Most nonprofits are investing increased amounts of time, energy, and money into social media networking . . . but to what end? While raising awareness of your mission is a good thing, unless your nonprofit is focused on issue education and awareness, it doesn’t necessarily help you fulfill your ultimate goals.
Development directors, board members, and other nonprofit leaders often wonder how to turn social media support into fundraising revenue for their organizations. Many nonprofits have tried, with varying degrees of success, to raise money through social networks. For the vast majority of them, social media lags way behind other fundraising methods in terms of dollars raised per hour spent on development.
While social media can provide a boost to your fundraising efforts by supporting and complementing your other activities, raising money through direct asks on social media is not something that most nonprofits can rely on for significant revenue. There is, however, a proven strategy for turning a portion of your social media followers into offline donors, if you are willing to think outside of the box.
Step One: Providing Real Value On Social Media
Of course, the first thing you will need to do if you want to be able to raise money from your social media followers is to provide real value on social media. This means being active on each site where you have a presence, and showing your followers how compelling and important your work is.
Be sure to make your presence on social media a two-way conversation. Ask people for their opinions . . . take polls and surveys . . . hold contests . . . and give “inside information” that makes people feel like a part of your mission. Your activity on social media should build trust—because the next step is to ask followers to trust you with their email addresses.
Step Two: Moving from Social to Email
This is where the “outside the box” thinking comes in. If you want to turn your social media followers into donors, you need to move the conversation off of the social networks. Social media can be a great cultivation tool, but for the time being, it is not a great solicitation tool.
Thus, you’ll want to convert your social media relationships into e-mail relationships. You will need to ask your social media followers to sign-up for your nonprofit’s email newsletter. You can do this by regularly posting links on your social networks asking people to sign-up for your newsletter, and by giving them compelling reasons to do so. These reasons can be as varied as exclusive articles and pictures of your work, invitations to events, the chance to build a deeper relationship with your organization, to better support your initiatives, and so on.
Some nonprofits find value in running paid advertising to make sure that their email sign-up link is front and center for their followers on social networks, but most nonprofits simply post updates on a regular basis asking people to sign-up for the e-mail newsletter, and giving them a link to do so.
Step Three: Providing Value via Email
Once your social followers sign up for your email newsletter, you’ll need to continue building the relationship by providing real value through email. Your goal is to make sure that your email subscribers look forward to receiving your newsletters. You can do this by including interesting stories of your work and profiles of your clients, donors, board members, and staff . . . as well as features on your events and thought leadership about your mission field.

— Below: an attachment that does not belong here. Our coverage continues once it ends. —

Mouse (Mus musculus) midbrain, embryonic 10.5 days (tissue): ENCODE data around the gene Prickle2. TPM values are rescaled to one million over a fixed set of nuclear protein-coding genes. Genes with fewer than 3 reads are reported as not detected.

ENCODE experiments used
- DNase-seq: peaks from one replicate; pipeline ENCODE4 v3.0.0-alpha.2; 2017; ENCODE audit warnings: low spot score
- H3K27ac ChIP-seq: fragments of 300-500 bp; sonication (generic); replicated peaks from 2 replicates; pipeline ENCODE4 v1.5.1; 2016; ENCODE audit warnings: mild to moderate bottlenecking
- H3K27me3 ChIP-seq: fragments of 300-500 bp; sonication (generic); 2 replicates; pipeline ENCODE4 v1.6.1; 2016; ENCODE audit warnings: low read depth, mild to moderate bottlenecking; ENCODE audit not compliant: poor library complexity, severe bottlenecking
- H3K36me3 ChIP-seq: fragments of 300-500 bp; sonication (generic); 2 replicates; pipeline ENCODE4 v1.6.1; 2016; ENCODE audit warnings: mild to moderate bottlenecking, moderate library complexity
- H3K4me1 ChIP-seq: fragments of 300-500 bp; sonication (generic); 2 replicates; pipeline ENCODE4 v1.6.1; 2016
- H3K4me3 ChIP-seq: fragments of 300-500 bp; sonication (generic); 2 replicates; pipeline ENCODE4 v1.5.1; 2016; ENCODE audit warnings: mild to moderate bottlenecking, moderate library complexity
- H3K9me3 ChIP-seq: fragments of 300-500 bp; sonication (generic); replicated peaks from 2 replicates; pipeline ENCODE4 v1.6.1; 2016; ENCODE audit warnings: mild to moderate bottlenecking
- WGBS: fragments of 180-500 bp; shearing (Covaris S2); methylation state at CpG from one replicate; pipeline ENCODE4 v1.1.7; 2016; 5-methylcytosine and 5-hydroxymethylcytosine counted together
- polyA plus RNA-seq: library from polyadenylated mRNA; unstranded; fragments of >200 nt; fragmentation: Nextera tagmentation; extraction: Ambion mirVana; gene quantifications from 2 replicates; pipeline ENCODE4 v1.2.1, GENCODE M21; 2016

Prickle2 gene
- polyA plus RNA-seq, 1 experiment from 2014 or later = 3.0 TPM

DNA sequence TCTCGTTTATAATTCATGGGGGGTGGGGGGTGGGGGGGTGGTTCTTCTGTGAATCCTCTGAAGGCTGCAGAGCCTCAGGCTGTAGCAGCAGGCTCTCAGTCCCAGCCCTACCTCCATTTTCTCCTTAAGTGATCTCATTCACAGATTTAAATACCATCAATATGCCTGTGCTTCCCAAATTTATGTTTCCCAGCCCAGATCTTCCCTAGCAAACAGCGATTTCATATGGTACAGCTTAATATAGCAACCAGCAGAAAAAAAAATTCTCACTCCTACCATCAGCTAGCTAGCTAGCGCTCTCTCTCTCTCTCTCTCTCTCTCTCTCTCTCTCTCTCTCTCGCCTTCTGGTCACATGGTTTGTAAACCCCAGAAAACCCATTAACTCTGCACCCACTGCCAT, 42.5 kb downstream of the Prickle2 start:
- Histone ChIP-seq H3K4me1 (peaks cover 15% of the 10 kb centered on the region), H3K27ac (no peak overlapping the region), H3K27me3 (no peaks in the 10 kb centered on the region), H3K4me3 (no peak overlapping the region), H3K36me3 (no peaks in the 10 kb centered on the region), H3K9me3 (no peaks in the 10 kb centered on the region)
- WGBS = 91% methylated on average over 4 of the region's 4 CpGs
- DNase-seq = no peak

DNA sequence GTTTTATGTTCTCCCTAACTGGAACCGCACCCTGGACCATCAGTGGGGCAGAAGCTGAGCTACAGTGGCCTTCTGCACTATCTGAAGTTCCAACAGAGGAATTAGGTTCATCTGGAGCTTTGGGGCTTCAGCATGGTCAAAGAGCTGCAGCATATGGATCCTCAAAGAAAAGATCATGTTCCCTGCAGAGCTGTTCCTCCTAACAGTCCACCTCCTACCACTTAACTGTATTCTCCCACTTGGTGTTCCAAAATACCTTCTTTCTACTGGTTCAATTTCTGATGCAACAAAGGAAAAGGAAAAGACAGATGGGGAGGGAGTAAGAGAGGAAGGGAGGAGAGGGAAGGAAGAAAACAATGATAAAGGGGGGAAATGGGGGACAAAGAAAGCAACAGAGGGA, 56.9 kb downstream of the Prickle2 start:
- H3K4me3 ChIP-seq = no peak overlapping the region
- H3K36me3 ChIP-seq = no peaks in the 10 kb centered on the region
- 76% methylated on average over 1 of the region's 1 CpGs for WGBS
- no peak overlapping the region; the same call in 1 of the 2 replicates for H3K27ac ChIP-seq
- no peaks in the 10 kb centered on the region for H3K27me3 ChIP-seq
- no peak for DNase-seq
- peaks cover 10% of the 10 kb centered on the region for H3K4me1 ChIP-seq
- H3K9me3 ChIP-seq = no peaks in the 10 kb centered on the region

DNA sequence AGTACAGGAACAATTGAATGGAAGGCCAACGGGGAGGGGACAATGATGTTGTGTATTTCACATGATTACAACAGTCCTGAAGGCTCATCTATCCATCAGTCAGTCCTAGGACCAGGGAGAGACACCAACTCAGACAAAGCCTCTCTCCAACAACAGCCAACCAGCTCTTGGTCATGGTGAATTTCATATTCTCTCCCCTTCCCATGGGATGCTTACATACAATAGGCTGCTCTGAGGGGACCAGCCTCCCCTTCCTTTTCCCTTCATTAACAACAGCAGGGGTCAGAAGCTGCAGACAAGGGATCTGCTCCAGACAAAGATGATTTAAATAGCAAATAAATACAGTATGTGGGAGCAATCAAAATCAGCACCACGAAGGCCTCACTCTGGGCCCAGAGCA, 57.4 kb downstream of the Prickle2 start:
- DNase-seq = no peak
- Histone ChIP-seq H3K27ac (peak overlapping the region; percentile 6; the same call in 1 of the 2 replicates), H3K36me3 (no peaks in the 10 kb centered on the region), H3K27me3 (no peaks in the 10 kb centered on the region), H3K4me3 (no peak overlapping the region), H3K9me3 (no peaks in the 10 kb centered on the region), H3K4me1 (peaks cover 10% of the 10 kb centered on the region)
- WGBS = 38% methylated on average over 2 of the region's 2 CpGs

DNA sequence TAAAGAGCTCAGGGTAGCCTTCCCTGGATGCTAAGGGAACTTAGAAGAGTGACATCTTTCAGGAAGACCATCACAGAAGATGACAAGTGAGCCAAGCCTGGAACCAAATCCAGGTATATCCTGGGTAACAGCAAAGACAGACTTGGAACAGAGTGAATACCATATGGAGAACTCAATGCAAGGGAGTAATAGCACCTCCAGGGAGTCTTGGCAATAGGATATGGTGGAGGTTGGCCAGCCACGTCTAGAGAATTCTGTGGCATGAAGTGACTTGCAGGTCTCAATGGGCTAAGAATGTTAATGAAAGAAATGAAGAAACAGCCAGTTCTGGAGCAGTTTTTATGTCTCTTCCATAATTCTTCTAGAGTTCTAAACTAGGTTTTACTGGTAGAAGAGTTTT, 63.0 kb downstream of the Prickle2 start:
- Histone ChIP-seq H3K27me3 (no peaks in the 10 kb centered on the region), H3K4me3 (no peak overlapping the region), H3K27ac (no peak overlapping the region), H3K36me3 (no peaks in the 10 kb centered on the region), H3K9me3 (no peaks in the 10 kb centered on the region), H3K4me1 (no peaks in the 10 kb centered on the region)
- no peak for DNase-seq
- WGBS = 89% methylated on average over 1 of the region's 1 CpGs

Make sure that you send out your email newsletters on a regular basis—otherwise, people will forget that they signed up, or become disinterested in your work. Most nonprofits should be sending out an email newsletter at least monthly.
Step Four: Emailing Fundraising Solicitations
Now we come to the pay-off. While social media isn’t a great way to solicit donations, e-mail is . . . at least when it comes to quick, cheap, mass-communicated asks.
When it comes to online fundraising, no ask medium is as effective as email. This is why moving people from social communications to email is so important, then using emails to build relationships.
Your nonprofit should be sending several email fundraising solicitations to its list each year. These email requests should be similar to offline direct mail appeals, and be focused solely on fundraising: these aren’t cultivation emails. They are ask emails.
The only real difference between direct mail appeals and email solicitations is the length . . . email appeals should be much shorter than offline appeal letters—in most cases, no longer than 300-400 words. Be sure that your email solicitations include a true request (“Would you be able to make a gift of $25, $50, or $100 today to support our work?”), and that they include links that people can click to make an immediate donation to your organization.
Email solicitations work best when they are sent in “flights” of 2–3 emails. The first is a full (300–400 word) appeal email. The second (and third and fourth, if you do three or more) emails are shorter (100–150 word) reminder emails, reading along the lines of “I’m checking in to make sure you received my email earlier this week.” Use these emails to summarize the first email and repeat the donation request (again, include links and buttons to donate). In our experience, sending these follow-up emails can boost your solicitation revenue by 10–25%.
Remember to send out email appeals on a regular basis to your newsletter list. Many nonprofits find that sending a monthly email newsletter, along with two flights of email appeals per year, results in stronger online revenue for the organization.